Snowy River Increased Flows

In determining how to use the environmental water in the Snowy River, the three Governments agreed that the primary ecological objective would be achieved by storing and then releasing sufficient volumes to provide annual flushing flows. These high flows facilitate the improvement in the physical condition of the in-stream habitat by scouring and transporting sediment (i.e. primarily, sand, silt and clay). This primary ecological objective was identified as a high priority for the environment during the Snowy Water Inquiry. These high flows are important to improve river health. It is expected that as the river physically responds over time to the higher flows, the focus of the recovery process will transition to meet other secondary ecological objectives.

2017-2018 Water year

A revised operational target of 218.5 GL is to be released to the Snowy River during 2017-18 from Jindabyne Dam, which includes a base passing flow of 8.5GL. An additional 0.5GL of base passing flow will be delivered from the Mowamba Weir.

Additional to the surrogate river hydro-scaling approach, another trial release of water from the Mowamba River to the Snowy River occurred during May 2017 to provide carbon and to reduce a-seasonal water temperatures in the Snowy River.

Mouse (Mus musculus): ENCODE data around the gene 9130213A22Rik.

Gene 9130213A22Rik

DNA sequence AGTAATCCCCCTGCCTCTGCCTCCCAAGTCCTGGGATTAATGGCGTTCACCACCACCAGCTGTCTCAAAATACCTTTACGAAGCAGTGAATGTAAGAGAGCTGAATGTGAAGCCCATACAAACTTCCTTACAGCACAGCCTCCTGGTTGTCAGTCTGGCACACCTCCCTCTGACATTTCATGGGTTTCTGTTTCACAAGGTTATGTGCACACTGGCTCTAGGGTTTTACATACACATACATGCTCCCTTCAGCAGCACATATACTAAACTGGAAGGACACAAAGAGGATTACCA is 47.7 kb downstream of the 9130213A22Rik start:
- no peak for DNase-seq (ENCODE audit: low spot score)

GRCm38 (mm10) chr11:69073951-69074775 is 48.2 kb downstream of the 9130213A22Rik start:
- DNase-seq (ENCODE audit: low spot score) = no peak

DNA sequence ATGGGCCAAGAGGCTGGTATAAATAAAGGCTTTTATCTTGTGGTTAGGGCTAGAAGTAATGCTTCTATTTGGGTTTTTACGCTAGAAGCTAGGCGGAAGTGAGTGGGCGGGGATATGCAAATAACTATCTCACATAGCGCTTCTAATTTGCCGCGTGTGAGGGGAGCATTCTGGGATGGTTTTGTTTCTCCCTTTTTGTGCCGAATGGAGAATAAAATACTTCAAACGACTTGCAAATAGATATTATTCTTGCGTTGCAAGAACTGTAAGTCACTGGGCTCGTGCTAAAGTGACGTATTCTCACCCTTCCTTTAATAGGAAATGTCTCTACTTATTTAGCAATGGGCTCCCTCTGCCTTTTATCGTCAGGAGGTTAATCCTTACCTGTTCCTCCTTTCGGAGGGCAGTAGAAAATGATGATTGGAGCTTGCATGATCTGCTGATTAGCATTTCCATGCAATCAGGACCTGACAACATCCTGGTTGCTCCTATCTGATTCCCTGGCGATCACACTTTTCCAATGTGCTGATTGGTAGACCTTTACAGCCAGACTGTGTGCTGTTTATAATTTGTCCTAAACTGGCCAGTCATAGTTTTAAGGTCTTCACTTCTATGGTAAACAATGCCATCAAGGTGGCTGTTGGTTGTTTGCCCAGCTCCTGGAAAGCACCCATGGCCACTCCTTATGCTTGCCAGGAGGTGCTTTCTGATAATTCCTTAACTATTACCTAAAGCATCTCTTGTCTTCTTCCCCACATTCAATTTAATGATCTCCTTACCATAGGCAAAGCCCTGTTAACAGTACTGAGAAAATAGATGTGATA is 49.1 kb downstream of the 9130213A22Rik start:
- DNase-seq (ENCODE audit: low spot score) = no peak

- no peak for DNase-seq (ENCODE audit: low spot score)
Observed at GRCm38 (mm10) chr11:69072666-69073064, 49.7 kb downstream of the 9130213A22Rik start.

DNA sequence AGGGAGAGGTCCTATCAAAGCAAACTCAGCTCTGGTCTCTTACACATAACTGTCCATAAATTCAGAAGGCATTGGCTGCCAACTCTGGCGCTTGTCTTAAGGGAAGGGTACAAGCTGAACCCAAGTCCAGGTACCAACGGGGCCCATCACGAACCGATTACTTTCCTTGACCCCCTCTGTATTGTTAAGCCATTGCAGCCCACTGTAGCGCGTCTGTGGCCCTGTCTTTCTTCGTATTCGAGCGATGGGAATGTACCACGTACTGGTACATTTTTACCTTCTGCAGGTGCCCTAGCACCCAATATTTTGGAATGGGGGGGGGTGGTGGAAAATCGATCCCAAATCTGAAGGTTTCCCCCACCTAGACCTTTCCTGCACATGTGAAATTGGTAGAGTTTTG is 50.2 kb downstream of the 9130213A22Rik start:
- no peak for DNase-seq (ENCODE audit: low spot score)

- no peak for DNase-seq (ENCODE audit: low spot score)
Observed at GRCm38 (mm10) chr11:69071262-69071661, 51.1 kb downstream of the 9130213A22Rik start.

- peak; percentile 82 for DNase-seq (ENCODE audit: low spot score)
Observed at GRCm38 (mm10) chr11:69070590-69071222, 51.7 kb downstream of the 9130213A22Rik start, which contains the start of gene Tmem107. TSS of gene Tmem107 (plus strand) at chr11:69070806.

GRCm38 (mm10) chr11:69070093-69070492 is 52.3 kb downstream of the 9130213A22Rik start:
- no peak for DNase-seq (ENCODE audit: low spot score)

Table 1. Displays the five winter/spring high-flow releases
Release date Volume (megalitres/day)
Wednesday 14 June 4,552 megalitres/day*
Tuesday 27 June 3,324 megalitres/day*
Thursday 13 July 3,552 megaltires/day*
Wednesday 4 October 13,000 megalitres/day* (largest flow event)
Wednesday 15 November 4,121 megalitres/day*

* These high flow events are expressed as an equivalent flow rate. The peak flow rate will occur for 8 hours so as to (i) mimic the flashy hydrology of the Snowy and to (ii) promote habitat improvement. These will occur from 7am to 3pm.

The department will issue 'Rising River Alerts' to relevant media organisations a few days prior to each of the five high-flow events.

Increased flows and targets

Rising river alerts

There were a total of 5 ‘rising river alerts’ issued during the course of the scheduled winter/spring.